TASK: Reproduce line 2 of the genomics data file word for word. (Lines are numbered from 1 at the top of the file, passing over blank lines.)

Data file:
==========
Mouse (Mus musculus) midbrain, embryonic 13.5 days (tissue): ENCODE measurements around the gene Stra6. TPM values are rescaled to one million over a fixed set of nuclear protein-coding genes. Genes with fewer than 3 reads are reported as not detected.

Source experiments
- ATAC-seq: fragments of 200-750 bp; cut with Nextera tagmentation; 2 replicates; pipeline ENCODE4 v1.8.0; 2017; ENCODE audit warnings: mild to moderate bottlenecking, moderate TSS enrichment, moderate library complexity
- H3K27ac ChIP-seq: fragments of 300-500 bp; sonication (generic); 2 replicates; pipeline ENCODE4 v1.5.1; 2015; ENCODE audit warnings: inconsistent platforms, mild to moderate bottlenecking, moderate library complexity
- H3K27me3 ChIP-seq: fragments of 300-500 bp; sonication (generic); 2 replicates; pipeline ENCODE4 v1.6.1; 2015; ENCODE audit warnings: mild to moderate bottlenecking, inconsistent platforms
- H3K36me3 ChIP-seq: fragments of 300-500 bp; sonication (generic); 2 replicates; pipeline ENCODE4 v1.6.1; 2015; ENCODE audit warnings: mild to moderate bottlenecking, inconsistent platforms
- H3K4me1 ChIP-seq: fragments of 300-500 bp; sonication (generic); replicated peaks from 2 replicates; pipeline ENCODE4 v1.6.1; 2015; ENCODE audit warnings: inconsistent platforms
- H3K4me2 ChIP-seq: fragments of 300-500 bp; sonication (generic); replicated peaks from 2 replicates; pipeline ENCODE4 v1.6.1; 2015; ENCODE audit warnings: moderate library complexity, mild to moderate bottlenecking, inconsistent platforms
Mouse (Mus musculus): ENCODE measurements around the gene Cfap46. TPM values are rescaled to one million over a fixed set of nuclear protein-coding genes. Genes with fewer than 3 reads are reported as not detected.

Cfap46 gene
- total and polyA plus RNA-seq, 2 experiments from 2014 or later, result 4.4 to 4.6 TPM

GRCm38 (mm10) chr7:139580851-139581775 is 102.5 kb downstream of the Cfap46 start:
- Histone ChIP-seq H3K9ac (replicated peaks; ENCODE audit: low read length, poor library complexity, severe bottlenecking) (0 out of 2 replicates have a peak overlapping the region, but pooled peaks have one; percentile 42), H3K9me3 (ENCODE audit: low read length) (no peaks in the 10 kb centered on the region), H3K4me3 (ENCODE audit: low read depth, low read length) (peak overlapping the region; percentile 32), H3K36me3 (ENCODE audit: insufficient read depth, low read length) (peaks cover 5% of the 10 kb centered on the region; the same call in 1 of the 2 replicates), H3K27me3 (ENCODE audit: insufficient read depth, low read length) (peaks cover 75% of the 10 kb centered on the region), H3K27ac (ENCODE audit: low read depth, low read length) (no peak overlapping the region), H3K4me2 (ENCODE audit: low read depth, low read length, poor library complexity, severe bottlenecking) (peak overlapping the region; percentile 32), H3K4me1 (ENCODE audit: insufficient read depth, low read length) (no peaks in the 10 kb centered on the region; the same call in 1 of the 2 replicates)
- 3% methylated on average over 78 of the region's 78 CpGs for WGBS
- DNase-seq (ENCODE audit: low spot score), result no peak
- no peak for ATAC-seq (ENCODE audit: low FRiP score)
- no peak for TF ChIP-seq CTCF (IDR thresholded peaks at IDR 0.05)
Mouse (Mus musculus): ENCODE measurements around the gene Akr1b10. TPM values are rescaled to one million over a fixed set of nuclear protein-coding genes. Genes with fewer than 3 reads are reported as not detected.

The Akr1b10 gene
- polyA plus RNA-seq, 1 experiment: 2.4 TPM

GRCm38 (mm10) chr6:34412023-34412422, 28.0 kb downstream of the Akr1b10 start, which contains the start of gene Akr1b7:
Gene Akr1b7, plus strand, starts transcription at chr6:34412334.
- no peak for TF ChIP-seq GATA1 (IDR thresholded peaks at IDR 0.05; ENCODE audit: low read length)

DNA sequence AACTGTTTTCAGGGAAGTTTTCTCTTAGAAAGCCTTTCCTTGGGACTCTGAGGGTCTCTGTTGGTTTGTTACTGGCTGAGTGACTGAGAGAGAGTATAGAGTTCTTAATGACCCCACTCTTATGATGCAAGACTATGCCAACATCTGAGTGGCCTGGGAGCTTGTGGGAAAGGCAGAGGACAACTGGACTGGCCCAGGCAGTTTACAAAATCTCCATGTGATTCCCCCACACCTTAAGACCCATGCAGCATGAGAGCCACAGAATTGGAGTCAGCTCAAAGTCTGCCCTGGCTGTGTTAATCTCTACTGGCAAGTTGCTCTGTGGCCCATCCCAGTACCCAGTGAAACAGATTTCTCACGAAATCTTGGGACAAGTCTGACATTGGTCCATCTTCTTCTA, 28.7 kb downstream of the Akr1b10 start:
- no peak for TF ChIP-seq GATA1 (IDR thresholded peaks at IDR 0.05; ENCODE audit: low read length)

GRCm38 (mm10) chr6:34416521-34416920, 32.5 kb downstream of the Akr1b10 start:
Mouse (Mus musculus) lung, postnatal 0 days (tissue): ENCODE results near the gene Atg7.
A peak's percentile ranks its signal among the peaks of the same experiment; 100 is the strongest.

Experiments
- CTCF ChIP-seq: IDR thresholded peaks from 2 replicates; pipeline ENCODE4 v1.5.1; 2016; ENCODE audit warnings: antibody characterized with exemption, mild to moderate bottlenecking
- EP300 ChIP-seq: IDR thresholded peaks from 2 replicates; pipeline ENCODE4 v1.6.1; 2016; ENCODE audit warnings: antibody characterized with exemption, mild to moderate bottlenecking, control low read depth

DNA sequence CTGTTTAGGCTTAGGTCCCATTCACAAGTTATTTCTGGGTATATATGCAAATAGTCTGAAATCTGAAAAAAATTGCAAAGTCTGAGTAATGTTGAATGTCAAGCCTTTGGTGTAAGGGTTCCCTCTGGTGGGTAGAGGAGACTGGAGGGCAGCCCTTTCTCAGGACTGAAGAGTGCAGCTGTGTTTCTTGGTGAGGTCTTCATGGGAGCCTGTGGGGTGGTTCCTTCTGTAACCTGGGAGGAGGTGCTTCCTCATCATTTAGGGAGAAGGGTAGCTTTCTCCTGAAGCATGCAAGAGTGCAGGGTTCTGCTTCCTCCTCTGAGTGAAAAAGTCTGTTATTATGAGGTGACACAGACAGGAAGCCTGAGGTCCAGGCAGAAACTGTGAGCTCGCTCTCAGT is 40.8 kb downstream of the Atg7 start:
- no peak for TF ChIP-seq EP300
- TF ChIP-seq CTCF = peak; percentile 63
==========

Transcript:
Source experiments